Project summary - RP.17.11
This project will provide a deeper understanding of how men’s behaviour change programs (MBCPs) support women and children through partner contact (PC). This understanding will contribute to improved quality of services provided to victims by identifying gaps between theory and practice and providing practice guidance and considerations for the field. It is a well-established expectation of the perpetrator intervention system that women and children are provided appropriate support, and this research will help identify how best to achieve this. It will also highlight the importance of PC as an opportunity for meaningful engagement; a key accountability and quality assurance measure within perpetrator interventions; and to provide a means of minimising collusion and increasing accountability around self-reporting. This project will help establish perspective on considerations for good practice across all of this diversity. It will provide an important, and internationally significant, influence to the development of quality responses, adding to the evidence base for this work.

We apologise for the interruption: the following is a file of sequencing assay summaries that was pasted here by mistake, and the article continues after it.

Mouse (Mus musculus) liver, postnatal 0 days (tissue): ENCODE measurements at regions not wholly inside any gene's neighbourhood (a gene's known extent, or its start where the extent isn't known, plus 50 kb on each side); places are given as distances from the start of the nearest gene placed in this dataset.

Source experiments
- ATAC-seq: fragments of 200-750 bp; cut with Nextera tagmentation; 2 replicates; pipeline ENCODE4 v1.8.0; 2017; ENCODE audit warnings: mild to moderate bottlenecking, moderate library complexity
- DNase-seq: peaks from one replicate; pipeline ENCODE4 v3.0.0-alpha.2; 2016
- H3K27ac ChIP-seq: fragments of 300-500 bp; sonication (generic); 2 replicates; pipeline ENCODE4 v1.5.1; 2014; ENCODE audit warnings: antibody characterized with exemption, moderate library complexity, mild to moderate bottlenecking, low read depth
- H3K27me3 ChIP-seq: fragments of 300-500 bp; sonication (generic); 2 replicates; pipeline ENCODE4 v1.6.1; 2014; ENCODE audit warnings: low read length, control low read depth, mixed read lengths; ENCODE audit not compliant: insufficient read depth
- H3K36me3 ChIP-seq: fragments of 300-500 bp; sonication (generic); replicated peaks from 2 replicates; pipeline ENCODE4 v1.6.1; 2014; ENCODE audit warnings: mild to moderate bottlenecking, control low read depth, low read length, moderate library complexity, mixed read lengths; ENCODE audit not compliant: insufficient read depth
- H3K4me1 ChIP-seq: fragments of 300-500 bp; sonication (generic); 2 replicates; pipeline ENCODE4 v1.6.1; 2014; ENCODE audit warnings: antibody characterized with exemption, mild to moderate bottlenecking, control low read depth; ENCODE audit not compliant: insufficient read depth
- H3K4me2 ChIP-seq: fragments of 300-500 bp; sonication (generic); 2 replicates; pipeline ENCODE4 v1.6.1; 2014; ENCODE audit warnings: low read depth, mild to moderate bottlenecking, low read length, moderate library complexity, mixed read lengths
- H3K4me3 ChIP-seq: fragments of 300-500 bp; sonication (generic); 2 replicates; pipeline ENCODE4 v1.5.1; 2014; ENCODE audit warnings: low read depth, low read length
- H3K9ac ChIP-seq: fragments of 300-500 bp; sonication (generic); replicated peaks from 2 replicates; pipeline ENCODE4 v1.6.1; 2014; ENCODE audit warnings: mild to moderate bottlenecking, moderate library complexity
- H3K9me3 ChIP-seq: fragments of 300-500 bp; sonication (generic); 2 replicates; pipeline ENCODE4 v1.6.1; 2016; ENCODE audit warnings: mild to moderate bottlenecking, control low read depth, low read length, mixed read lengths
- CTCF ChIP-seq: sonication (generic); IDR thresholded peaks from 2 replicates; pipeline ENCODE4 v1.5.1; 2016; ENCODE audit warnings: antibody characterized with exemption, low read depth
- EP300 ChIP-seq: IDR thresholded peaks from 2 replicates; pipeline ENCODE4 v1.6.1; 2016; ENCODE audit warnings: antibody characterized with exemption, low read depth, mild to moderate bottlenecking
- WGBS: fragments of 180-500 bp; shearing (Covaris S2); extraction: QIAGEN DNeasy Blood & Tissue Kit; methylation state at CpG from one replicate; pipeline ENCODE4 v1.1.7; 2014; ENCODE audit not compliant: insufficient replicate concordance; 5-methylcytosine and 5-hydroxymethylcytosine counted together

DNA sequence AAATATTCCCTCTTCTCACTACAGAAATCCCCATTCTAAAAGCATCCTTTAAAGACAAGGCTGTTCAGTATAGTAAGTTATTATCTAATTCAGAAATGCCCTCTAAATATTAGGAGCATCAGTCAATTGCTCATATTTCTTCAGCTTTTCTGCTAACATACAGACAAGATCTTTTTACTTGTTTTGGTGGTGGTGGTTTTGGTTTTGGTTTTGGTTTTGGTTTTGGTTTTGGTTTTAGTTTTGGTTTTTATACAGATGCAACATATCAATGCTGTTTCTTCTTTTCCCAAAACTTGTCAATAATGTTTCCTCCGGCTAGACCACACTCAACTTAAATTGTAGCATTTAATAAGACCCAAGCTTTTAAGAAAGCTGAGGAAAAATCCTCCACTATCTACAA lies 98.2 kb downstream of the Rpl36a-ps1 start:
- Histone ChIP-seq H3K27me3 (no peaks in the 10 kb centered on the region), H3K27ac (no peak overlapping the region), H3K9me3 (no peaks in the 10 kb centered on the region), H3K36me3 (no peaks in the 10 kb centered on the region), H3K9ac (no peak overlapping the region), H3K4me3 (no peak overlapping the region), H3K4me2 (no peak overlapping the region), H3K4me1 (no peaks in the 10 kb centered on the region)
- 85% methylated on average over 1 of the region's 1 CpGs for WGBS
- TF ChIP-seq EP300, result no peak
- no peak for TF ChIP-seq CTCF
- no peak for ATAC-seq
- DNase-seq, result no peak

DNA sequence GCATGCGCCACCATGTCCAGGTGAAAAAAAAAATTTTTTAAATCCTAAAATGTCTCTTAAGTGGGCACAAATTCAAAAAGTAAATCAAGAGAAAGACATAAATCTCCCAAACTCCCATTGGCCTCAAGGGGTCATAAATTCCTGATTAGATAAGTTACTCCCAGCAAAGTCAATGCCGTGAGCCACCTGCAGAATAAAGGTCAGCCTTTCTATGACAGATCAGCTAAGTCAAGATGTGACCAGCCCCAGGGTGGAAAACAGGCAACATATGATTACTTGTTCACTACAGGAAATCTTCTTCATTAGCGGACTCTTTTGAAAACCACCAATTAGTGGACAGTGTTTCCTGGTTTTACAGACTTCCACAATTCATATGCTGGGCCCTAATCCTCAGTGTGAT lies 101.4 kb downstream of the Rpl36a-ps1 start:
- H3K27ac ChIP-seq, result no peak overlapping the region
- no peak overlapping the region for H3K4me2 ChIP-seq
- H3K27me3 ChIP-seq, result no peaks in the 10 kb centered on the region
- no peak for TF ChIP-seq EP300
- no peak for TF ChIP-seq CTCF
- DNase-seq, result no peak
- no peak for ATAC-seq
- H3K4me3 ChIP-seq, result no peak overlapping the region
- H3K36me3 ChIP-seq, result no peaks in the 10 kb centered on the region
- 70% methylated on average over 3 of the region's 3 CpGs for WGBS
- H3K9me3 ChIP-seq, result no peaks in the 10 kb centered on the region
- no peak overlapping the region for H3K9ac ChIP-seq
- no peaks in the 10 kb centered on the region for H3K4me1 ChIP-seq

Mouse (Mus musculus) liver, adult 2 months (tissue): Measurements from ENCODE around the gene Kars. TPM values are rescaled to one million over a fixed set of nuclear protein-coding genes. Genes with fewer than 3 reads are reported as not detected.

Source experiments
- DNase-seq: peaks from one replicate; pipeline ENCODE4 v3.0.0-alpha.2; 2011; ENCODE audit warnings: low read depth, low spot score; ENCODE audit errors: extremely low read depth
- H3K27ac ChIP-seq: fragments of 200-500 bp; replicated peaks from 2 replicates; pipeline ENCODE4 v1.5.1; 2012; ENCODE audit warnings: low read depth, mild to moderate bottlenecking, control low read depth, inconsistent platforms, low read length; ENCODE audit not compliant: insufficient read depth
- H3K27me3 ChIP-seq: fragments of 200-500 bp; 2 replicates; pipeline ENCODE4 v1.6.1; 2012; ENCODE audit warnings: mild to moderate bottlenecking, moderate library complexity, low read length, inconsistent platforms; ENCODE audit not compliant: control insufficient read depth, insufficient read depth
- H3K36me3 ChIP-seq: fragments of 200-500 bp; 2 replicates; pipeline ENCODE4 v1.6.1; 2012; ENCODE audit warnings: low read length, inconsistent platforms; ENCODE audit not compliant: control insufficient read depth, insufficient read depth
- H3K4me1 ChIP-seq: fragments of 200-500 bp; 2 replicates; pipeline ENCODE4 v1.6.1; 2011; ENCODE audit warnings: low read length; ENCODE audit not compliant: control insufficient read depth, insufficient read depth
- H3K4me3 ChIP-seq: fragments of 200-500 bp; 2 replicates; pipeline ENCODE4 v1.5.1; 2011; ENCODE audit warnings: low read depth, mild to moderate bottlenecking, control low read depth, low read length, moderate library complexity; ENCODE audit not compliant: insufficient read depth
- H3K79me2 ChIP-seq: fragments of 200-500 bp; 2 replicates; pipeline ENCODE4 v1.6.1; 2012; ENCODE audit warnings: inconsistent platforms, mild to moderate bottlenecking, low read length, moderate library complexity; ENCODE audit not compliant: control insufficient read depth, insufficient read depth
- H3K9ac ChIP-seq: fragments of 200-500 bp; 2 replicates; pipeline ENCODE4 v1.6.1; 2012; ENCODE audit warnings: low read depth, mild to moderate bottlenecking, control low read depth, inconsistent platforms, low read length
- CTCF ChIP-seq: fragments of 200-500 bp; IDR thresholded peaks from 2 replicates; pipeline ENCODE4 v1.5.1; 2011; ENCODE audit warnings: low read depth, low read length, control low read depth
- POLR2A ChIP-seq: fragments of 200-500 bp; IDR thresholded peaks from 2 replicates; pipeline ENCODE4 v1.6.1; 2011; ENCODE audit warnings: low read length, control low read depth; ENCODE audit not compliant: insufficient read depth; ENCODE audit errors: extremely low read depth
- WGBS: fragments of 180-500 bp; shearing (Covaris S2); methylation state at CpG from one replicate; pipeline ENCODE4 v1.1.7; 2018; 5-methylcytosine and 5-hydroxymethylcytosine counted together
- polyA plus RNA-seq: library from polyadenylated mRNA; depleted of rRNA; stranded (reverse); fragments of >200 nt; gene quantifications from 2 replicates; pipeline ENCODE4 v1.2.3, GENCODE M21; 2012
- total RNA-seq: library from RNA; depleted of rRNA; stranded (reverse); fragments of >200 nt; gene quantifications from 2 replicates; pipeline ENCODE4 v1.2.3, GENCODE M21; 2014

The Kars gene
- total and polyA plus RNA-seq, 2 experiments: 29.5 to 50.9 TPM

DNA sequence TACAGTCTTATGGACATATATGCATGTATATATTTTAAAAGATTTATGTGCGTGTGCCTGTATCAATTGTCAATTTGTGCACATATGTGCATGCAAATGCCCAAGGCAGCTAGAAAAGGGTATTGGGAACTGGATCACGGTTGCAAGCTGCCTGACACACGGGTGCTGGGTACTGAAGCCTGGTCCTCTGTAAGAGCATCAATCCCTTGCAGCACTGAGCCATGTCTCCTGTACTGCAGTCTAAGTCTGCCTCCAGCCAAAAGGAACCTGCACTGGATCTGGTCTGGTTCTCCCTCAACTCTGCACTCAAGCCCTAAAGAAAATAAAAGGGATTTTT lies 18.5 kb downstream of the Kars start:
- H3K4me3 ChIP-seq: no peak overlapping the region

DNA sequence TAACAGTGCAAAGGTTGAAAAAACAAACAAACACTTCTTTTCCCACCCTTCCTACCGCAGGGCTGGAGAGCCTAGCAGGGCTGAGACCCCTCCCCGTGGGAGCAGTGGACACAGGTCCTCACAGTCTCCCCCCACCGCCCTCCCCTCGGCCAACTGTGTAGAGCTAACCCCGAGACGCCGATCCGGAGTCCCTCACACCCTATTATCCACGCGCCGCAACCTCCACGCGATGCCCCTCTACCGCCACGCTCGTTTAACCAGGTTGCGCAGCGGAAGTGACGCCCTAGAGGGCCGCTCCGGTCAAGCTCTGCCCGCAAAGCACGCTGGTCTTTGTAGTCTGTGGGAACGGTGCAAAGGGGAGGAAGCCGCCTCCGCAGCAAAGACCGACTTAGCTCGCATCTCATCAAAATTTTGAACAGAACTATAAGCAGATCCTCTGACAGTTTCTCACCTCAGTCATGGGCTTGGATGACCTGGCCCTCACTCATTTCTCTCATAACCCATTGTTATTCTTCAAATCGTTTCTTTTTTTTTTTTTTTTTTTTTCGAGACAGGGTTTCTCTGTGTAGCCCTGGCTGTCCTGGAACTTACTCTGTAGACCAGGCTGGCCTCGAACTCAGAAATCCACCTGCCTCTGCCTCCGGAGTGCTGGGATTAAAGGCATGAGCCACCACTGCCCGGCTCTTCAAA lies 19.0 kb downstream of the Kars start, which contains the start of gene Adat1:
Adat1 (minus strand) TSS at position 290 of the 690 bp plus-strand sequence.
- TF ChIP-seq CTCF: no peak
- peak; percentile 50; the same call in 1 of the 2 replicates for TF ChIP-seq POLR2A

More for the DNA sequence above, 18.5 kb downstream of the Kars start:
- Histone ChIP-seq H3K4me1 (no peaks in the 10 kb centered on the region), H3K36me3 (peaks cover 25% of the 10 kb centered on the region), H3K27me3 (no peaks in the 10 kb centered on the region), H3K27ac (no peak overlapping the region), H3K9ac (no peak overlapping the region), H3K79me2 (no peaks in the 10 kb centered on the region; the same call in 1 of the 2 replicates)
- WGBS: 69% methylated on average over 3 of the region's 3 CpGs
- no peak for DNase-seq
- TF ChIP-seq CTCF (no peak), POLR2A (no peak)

A mixed methods design is proposed which includes:
- A literature review.
- Survey of MBCP providers nationally and a short survey of women whose partners have attended MBCPs.
- In-depth interviews with managers, facilitators and PC providers.
Incorporating these three approaches will contribute to triangulation of data and developing a detailed understanding about partner contact in the context of MBCPs.
Aboriginal and Torres Strait Islander women, Culturally and Linguistically Diverse women, lesbian, gay, bisexual trans* and intersex women, women who live in rural and remote areas (as a focus).
Prof Donna Chung
- Mr Damian Green, Curtin University
- Sarah Anderson, Curtin University
- Mr Rodney Vlais, Independent researcher, VIC
- Stopping Family Violence Inc. WA